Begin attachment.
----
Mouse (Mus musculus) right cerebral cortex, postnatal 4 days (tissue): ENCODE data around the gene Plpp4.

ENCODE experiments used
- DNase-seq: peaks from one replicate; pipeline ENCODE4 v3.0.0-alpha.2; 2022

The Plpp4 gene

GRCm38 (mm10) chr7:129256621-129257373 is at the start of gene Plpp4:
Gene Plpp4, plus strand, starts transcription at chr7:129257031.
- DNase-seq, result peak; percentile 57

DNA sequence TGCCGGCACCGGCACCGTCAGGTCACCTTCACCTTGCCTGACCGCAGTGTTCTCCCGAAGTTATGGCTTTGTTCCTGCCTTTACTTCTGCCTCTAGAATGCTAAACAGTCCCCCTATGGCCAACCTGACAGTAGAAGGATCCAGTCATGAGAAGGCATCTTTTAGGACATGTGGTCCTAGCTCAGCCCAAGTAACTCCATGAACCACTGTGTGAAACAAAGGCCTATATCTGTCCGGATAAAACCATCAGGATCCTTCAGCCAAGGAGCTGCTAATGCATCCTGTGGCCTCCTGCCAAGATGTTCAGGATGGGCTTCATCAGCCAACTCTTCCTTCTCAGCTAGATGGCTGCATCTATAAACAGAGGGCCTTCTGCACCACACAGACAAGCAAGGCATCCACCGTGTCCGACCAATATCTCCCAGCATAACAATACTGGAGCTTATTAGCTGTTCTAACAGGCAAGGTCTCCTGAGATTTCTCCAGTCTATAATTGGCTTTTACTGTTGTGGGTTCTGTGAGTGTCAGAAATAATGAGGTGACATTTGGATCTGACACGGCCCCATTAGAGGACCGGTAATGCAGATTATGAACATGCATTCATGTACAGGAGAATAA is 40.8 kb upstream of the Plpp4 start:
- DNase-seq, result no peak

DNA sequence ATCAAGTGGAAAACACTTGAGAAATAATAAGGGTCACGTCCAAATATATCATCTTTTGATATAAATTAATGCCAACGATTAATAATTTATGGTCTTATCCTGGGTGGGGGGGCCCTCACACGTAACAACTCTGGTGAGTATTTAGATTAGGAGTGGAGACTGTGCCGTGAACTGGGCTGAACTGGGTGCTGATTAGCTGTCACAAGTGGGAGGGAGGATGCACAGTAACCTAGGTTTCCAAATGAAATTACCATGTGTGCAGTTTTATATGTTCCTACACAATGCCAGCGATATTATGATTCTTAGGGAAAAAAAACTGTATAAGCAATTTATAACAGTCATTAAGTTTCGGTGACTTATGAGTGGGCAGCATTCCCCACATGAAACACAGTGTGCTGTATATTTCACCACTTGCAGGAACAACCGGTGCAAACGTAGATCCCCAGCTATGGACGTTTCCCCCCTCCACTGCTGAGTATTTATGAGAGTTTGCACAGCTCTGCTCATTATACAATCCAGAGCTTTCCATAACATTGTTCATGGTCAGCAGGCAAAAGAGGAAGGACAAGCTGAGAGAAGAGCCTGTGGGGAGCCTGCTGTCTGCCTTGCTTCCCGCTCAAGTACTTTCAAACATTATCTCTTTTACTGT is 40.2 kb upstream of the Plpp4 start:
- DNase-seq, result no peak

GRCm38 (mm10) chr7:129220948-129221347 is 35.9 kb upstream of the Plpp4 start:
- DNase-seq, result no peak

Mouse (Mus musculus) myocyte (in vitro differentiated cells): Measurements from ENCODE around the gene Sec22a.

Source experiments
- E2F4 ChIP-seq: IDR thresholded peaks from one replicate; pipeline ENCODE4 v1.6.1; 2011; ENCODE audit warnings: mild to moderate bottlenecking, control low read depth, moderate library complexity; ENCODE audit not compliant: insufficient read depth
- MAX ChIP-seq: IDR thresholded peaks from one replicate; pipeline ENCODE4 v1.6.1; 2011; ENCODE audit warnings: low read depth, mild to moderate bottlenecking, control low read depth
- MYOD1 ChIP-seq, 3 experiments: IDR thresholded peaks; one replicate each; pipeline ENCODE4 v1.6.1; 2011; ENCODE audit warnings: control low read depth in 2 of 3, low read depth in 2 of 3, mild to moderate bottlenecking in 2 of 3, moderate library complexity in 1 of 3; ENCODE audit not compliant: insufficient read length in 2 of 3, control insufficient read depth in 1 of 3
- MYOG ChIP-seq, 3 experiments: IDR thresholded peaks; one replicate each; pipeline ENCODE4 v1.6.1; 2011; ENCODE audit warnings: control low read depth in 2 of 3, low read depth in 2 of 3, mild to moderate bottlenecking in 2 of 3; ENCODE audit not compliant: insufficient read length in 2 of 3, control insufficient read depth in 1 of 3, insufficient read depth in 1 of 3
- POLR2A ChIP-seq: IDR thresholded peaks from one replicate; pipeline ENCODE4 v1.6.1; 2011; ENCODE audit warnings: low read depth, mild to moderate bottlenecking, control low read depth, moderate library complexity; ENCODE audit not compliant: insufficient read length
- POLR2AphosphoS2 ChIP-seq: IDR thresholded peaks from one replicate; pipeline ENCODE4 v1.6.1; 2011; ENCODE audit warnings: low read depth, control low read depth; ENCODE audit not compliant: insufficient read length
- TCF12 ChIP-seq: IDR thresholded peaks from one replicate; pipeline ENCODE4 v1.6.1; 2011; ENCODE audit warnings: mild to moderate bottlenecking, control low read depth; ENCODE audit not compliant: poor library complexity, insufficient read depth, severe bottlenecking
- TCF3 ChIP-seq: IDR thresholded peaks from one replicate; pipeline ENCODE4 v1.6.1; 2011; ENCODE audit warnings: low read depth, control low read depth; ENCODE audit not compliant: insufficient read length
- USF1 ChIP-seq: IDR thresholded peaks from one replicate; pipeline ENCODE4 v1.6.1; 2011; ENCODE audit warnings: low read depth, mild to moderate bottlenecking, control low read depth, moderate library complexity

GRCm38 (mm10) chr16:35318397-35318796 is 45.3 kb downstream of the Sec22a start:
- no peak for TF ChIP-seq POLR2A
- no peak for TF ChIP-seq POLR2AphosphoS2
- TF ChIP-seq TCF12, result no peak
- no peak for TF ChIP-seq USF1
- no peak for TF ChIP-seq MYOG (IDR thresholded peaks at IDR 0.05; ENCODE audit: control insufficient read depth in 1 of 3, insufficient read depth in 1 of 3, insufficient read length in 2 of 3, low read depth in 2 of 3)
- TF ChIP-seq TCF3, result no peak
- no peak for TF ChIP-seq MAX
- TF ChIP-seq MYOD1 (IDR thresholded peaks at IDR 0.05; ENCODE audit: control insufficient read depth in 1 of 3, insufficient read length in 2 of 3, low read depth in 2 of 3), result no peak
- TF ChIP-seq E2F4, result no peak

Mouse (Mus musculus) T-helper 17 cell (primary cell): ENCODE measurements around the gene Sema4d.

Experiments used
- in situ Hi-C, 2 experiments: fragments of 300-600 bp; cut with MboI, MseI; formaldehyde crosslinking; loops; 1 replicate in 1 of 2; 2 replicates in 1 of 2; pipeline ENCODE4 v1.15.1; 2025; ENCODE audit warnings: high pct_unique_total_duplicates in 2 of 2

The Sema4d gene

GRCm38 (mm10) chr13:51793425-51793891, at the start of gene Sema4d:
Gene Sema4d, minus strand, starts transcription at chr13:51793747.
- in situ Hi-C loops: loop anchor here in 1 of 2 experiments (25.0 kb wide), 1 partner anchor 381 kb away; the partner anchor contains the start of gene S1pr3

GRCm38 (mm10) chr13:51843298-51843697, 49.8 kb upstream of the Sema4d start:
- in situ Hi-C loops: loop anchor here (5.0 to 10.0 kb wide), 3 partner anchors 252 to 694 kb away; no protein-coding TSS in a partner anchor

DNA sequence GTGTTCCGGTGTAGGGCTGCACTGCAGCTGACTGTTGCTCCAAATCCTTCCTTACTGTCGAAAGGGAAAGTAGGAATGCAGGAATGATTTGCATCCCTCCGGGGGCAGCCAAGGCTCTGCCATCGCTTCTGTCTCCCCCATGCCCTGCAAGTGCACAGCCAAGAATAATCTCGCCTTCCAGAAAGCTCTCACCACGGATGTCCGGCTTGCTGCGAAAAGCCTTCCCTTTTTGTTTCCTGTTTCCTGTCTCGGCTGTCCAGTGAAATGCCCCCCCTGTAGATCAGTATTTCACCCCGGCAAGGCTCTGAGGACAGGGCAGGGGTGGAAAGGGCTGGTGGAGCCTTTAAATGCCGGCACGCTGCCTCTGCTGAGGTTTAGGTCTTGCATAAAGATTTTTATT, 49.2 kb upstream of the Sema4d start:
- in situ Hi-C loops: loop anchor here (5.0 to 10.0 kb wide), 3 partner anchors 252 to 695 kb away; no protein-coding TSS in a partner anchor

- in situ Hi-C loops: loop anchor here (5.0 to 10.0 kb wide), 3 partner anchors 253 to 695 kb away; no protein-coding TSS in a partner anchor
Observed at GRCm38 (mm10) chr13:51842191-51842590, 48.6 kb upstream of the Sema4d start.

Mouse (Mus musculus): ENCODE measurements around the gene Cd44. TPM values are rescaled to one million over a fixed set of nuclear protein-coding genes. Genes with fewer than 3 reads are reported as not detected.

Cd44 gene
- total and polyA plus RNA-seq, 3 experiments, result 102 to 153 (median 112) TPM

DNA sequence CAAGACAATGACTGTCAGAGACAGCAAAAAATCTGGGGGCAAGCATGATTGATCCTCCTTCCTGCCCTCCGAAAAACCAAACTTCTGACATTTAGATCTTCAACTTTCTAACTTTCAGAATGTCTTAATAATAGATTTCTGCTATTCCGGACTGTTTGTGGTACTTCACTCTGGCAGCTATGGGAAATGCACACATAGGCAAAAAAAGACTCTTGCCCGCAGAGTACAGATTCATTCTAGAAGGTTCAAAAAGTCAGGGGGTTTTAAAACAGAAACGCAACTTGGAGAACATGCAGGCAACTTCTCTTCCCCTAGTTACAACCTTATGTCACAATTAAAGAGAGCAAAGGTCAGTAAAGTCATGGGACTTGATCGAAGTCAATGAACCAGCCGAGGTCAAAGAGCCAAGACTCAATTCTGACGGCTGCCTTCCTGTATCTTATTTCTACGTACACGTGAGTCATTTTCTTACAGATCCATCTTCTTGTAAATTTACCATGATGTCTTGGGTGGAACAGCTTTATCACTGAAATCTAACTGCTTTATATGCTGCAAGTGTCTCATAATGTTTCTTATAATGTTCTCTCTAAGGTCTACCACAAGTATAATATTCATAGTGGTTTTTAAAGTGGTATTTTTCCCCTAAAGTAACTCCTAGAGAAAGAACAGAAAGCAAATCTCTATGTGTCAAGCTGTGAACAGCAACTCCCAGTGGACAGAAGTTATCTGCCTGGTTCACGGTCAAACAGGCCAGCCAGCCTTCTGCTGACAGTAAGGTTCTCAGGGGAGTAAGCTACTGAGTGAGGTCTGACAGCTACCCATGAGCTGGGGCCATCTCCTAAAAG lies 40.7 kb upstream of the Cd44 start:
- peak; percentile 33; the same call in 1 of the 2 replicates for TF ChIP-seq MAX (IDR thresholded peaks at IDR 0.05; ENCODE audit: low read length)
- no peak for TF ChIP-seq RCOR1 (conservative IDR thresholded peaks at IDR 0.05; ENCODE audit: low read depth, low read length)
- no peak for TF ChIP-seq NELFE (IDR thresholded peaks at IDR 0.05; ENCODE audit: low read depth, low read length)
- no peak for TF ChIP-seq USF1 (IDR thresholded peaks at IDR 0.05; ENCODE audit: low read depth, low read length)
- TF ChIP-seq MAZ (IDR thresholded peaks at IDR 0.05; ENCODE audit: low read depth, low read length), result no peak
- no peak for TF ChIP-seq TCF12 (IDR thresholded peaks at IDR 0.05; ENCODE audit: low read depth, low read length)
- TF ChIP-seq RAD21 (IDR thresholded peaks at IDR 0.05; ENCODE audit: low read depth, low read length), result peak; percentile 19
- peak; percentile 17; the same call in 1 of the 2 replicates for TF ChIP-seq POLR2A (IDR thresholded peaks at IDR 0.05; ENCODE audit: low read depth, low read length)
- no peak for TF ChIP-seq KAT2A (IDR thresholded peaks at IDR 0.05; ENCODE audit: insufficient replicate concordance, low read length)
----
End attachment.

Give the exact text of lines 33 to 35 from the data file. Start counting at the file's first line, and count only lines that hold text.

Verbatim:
- TF ChIP-seq MYOD1 (IDR thresholded peaks at IDR 0.05; ENCODE audit: control insufficient read depth in 1 of 3, insufficient read length in 2 of 3, low read depth in 2 of 3), result no peak
- TF ChIP-seq E2F4, result no peak

Mouse (Mus musculus) T-helper 17 cell (primary cell): ENCODE measurements around the gene Sema4d.